It’s almost 8 o’clock in the morning. Most people are just getting to work, but Dr. Will Cooke has already put in a full day.
He just finished an emergency room night shift, and there’s still plenty of work to be done.
Cooke and his team at Foundations Family Medicine in Austin are preparing for what will become a weekly HIV clinic.
When patients walk in the door, a nurse asks some basic questions about drug use and sexual behaviors. Then the nurse administers a preliminary drug test. It takes about 20 minutes to get the results and it’s 99 percent accurate.
Whether people test positive or negative, they talk with a nurse about HIV, addiction treatment options, the county’s new needle-sharing program and safe-sex practices.
The clinic is possible because of an executive order the governor signed last week.
In some ways we’ve forgotten rural America, and we look the other way.”
- Dr. Will Cooke
The order comes after more than 80 people near Scott County have contracted the virus. It authorizes a needle-sharing program in Scott County and allocates State Department of Health resources to the area.
Those resources are something local officials have been requesting for more than a decade.
“Ever since I opened my practice in 2004, it was obvious there was a problem with drug use here. I’ve been asking for help for a long time,” Cooke says. “In some ways we’ve forgotten rural America, and we look the other way.”
Cooke and other health coalitions applied for multiple grants and tried to get the attention of state officials, but they were consistently denied funding.
“We knew it was only a matter of time before we saw HIV, but we never thought it would be as bad as it is — to the extent that it is that we would be in the middle of an epidemic,” Cooke says.
Local agencies haven’t sat idle, though. In 2011, the county got a wakeup call when 19 people overdosed on Opana, the prescription opioid that’s been linked to the recent HIV cases.
“We did do a lot of environmental strategies that did address this,” says Lori Croasdell, the coordinator for the Coalition to Eliminate the Abuse of Substance in Scott County.
They started making local doctors aware of the problem and developed a system so doctors could track how much Opana they were prescribing to any given patient.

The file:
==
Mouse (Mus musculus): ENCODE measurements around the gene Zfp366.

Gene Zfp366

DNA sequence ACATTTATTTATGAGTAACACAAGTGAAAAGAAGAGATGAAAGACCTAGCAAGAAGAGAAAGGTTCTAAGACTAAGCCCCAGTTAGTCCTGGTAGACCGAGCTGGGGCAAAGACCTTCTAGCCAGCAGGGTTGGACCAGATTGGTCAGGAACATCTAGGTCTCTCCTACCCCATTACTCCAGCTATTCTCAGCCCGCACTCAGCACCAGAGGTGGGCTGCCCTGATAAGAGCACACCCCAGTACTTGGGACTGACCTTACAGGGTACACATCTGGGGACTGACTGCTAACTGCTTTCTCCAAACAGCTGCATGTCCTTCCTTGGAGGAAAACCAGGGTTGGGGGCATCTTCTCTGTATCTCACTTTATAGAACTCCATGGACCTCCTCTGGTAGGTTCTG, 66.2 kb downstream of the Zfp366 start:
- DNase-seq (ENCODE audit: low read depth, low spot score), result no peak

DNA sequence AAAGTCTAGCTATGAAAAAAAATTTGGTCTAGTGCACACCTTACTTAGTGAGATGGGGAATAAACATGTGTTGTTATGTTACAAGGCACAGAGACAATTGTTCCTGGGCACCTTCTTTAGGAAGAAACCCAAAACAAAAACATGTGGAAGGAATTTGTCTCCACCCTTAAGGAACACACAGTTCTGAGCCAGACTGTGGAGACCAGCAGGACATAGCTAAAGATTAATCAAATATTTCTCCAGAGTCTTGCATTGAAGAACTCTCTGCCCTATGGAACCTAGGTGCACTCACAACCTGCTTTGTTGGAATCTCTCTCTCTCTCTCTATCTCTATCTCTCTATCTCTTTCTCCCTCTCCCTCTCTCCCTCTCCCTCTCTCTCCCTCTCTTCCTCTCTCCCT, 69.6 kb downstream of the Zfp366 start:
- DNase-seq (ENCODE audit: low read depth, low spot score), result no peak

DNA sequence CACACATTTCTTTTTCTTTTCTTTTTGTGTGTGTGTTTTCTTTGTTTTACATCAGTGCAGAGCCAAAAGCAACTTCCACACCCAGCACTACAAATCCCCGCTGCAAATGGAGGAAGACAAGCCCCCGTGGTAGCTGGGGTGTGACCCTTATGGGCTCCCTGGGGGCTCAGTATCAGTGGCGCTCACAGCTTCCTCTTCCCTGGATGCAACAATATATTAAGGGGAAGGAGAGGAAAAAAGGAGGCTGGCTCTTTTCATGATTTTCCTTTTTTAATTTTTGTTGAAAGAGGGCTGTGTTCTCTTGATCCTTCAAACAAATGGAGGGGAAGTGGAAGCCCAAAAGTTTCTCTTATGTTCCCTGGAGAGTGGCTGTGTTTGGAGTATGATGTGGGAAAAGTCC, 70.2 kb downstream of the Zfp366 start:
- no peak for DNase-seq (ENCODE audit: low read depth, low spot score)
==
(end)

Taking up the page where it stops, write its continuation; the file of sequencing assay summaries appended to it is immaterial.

The number of overdoses dropped, but the drug use continued.
“People who used to get a lot of Opana through our local pharmacies, that was curtailed, but they’re getting it from somewhere,” Croasdell says.
Austin sits right off Interstate 65, which has been identified as an easy way for drugs to be transported into Indiana. Some of those drugs come from as far south as Mexico.
There’s also the fact that Opana is a prescription drug. It doesn’t have to come from Mexico. It can be obtained from nearly any local pharmacy.
…a legal substance that only becomes illegal when you sell it, that’s much harder to fight.”
- Dan McClain, Scott County Sheriff
“It’s a lot easier for us to fight methamphetamines, which we’ve kept down, heroin, which we’ve kept down, but when you’re talking about a legal substance that only becomes illegal when you sell it, that’s much harder to fight,” says Scott County Sheriff Dan McClain.
Scott County law enforcement plans to continue cracking down on Opana use, but they’re also hoping to do more on the treatment side.
“We are looking now at treating everyone that’s HIV positive in the jail, testing and then offering treatment for that,” McClain says. “There’s a funding mechanism we’re hoping to get from the state with the tremendous expense of these medications.”
Back at Foundations Family Medicine, Dr. Cooke says his clinic is finally getting the resources it needs. But the governor’s executive order is only effective for 30 days.
Health officials warn more resources need to be allocated to other counties where the virus is spreading.
“It’s all across Indiana and in many ways because of the concentrated issues that we have here in Austin with IV drug use and poverty and now this infection coming in, this HIV virus, we may just be the canary in the coalmine,” Cooke warns. “Hopefully, maybe this will be a wake up call that we can’t forget any American.”